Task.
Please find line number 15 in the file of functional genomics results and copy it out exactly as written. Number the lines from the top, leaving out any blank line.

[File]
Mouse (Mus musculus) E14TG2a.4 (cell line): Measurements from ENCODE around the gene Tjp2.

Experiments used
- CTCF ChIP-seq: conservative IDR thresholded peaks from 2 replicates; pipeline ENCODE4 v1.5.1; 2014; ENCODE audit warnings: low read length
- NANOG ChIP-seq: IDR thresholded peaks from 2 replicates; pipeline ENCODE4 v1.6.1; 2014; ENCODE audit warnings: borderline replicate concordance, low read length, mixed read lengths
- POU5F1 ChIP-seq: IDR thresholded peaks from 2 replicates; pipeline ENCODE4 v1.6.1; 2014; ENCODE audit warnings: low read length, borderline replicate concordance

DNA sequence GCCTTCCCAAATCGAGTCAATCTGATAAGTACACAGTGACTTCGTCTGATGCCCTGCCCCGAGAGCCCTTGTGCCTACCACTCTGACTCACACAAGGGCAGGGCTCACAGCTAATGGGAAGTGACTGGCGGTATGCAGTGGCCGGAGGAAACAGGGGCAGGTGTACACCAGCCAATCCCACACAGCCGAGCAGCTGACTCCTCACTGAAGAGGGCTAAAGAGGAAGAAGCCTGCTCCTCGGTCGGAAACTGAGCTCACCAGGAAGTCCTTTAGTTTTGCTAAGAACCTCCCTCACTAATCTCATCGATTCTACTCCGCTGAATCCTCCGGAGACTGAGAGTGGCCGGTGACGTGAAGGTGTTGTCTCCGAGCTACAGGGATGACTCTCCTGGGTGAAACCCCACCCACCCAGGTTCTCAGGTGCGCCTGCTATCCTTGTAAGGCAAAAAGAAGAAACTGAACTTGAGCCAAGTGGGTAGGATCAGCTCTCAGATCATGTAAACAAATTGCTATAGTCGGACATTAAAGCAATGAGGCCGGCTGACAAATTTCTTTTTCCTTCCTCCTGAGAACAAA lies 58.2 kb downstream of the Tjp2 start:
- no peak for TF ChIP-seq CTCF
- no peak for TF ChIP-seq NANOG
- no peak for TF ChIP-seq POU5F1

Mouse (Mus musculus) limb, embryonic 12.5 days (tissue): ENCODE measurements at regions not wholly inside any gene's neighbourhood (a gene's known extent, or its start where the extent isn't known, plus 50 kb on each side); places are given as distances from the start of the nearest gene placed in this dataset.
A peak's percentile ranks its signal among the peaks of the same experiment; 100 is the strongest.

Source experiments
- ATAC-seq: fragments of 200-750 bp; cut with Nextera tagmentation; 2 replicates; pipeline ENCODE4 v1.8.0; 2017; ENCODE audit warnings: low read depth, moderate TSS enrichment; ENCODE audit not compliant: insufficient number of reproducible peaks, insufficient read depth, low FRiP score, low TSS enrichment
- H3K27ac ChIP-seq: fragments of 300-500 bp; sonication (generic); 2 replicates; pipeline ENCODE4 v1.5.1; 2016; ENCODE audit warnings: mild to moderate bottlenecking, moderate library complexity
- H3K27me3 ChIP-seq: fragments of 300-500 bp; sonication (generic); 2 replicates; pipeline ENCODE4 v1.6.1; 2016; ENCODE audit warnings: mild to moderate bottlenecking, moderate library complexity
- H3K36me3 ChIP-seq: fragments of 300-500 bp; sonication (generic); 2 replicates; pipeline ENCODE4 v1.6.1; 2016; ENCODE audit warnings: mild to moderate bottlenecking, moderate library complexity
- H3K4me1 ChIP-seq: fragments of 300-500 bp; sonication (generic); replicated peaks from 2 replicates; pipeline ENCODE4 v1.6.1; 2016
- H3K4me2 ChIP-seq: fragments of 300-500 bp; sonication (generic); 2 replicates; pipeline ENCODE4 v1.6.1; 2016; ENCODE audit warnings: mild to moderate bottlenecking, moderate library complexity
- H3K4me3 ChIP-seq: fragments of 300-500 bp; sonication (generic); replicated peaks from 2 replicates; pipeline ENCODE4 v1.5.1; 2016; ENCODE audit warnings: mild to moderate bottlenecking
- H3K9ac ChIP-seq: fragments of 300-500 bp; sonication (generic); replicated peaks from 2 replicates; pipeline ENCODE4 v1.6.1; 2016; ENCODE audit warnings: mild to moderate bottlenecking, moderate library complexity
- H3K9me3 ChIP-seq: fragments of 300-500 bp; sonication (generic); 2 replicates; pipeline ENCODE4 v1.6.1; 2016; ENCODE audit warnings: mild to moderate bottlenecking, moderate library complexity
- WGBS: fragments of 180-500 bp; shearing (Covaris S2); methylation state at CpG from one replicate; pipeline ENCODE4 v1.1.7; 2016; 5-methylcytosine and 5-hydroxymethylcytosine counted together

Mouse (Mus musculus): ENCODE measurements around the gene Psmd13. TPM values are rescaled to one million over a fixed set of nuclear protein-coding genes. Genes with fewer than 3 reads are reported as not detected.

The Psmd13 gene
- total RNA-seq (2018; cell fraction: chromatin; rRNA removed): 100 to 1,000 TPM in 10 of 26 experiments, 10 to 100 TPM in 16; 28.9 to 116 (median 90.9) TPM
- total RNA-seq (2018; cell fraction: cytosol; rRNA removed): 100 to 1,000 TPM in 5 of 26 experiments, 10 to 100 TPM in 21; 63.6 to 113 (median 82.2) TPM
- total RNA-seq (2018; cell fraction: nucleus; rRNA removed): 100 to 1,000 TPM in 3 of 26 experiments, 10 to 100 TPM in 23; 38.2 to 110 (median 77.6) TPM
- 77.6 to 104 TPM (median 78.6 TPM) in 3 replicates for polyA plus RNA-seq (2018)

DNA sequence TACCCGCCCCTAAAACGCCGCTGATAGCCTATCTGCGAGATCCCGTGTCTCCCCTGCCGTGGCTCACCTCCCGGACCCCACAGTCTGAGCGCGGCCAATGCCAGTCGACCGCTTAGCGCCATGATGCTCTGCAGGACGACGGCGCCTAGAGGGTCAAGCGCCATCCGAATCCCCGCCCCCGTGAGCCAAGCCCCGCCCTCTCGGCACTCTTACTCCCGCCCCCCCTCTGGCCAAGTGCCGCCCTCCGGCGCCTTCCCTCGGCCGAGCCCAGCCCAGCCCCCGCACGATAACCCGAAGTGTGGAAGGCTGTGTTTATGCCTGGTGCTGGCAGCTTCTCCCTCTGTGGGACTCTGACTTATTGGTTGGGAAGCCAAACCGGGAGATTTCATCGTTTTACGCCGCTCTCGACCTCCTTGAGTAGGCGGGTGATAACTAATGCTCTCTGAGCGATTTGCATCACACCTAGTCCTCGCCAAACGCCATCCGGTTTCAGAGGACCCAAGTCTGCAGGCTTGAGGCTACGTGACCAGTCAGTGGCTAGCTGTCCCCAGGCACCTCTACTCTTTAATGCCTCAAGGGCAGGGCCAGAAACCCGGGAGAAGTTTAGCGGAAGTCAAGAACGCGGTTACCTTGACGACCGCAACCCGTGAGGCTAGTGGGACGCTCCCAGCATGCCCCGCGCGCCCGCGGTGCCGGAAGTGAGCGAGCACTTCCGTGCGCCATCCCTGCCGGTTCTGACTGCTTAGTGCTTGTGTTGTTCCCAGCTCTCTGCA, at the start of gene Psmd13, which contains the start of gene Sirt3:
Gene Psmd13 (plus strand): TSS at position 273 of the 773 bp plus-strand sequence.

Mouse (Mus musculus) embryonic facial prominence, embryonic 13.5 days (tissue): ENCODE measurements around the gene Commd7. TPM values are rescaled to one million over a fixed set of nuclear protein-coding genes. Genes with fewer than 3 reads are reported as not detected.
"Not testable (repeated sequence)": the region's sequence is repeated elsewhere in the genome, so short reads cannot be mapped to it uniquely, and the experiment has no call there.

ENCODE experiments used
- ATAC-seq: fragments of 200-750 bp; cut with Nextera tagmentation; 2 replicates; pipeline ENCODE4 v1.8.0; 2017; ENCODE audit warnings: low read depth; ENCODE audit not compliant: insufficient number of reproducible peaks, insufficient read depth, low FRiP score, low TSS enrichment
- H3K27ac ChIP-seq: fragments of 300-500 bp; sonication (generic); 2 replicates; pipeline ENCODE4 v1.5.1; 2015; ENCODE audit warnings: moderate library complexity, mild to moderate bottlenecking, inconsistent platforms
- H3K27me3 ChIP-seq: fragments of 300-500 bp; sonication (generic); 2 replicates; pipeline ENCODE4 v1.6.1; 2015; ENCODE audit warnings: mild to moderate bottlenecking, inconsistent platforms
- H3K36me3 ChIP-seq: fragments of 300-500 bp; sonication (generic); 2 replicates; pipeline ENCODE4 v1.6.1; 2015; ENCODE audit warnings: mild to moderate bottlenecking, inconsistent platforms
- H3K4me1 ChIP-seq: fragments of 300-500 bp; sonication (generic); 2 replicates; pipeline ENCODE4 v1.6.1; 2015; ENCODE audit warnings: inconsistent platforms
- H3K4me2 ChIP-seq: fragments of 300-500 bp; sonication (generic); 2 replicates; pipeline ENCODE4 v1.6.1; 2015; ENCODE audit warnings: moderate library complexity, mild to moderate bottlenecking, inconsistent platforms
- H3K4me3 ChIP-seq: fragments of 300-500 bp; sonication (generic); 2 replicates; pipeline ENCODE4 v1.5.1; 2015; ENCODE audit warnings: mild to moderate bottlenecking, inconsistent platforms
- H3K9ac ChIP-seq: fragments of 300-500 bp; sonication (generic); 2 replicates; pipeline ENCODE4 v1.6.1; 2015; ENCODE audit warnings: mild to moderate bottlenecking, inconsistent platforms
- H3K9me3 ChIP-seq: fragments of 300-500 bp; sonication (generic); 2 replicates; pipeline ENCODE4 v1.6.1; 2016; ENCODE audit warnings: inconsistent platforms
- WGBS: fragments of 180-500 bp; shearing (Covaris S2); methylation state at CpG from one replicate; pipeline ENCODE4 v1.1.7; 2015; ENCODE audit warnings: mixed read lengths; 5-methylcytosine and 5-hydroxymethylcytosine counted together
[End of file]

- H3K27me3 ChIP-seq: fragments of 300-500 bp; sonication (generic); 2 replicates; pipeline ENCODE4 v1.6.1; 2016; ENCODE audit warnings: mild to moderate bottlenecking, moderate library complexity